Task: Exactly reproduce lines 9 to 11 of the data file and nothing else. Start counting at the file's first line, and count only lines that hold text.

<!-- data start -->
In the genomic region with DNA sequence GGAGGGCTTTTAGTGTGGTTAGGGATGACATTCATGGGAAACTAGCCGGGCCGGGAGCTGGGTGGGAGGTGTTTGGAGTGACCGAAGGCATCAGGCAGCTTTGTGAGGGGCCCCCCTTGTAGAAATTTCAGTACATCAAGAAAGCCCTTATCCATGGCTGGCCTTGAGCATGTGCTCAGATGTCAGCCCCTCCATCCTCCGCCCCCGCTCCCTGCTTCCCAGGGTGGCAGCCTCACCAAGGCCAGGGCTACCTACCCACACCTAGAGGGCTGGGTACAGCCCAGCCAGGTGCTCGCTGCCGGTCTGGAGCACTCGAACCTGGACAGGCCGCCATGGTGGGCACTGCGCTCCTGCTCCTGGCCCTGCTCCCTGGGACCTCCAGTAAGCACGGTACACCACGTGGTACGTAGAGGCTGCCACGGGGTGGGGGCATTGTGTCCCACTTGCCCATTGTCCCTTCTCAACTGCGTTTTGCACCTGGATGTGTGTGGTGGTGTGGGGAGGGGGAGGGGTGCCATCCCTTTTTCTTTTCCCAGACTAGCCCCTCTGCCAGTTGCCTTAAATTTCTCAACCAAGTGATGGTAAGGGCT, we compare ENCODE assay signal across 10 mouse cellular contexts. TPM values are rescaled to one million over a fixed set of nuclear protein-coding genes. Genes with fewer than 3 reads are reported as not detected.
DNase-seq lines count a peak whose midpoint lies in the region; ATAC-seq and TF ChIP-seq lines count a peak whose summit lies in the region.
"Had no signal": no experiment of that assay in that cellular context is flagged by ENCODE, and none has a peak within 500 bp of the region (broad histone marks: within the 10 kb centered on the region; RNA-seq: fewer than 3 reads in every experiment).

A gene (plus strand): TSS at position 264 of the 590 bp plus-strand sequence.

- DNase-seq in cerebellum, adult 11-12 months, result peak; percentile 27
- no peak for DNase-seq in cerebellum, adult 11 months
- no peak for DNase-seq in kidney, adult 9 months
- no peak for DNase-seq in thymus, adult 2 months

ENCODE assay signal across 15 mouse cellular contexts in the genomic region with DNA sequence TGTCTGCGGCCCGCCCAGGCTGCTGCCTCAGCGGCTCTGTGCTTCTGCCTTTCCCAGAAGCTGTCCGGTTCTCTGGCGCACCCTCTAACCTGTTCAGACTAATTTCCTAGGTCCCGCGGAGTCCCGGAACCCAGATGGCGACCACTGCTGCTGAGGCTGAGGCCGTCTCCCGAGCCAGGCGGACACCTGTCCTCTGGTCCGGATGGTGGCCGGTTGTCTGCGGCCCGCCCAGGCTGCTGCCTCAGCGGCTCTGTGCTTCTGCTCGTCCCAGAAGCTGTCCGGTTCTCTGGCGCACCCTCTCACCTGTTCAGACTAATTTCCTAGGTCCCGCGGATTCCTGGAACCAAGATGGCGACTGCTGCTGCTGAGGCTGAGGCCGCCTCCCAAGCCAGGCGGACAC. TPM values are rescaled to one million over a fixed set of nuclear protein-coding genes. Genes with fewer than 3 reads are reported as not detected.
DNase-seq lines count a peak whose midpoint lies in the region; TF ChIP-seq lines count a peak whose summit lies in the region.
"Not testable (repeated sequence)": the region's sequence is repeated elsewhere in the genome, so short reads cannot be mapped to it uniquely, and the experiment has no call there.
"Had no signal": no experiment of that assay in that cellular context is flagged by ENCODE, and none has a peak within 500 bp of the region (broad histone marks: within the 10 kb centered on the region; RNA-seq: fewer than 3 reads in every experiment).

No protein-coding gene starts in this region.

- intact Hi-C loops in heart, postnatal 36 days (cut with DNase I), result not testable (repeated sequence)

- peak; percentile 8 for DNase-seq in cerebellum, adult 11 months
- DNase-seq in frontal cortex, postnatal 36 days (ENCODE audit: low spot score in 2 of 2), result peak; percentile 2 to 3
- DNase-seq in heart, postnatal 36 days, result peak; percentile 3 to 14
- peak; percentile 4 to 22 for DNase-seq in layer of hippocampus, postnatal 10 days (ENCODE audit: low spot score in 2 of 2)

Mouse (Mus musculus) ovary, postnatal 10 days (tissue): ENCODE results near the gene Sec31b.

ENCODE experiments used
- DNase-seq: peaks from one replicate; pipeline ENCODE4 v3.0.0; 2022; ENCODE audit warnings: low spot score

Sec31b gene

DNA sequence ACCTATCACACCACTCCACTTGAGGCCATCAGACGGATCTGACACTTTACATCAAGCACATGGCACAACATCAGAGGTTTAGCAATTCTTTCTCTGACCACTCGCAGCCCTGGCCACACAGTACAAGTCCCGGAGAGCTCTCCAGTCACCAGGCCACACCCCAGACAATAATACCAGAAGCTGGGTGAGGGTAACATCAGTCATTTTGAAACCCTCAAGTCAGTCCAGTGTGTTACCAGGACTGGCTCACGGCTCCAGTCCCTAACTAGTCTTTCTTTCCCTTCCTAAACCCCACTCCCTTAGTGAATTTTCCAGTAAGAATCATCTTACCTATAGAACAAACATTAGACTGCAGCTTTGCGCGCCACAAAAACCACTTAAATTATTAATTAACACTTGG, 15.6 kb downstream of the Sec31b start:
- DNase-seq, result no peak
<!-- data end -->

ENCODE assay signal across 15 mouse cellular contexts in the genomic region with DNA sequence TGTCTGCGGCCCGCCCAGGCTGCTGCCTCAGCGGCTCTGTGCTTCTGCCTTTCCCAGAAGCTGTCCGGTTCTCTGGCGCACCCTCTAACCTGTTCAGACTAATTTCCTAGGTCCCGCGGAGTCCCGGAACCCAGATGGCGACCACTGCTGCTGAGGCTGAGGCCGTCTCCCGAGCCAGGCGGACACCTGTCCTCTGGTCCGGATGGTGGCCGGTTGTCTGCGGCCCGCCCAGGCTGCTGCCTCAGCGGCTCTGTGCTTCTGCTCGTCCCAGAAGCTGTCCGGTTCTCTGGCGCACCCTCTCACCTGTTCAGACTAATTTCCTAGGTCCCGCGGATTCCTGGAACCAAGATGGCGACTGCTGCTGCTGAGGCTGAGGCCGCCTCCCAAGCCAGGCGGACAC. TPM values are rescaled to one million over a fixed set of nuclear protein-coding genes. Genes with fewer than 3 reads are reported as not detected.
DNase-seq lines count a peak whose midpoint lies in the region; TF ChIP-seq lines count a peak whose summit lies in the region.
"Not testable (repeated sequence)": the region's sequence is repeated elsewhere in the genome, so short reads cannot be mapped to it uniquely, and the experiment has no call there.